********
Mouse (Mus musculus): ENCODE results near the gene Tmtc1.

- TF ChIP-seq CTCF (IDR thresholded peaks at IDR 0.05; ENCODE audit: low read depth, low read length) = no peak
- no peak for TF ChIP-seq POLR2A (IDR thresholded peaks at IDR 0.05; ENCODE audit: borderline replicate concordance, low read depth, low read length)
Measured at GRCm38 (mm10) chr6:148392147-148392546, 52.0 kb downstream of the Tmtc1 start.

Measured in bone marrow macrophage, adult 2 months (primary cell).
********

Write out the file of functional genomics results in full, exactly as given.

Mouse (Mus musculus): ENCODE results near the gene Tmtc1.

- TF ChIP-seq CTCF (IDR thresholded peaks at IDR 0.05; ENCODE audit: low read depth, low read length) = no peak
- no peak for TF ChIP-seq POLR2A (IDR thresholded peaks at IDR 0.05; ENCODE audit: borderline replicate concordance, low read depth, low read length)
Measured at GRCm38 (mm10) chr6:148392147-148392546, 52.0 kb downstream of the Tmtc1 start.

Measured in bone marrow macrophage, adult 2 months (primary cell).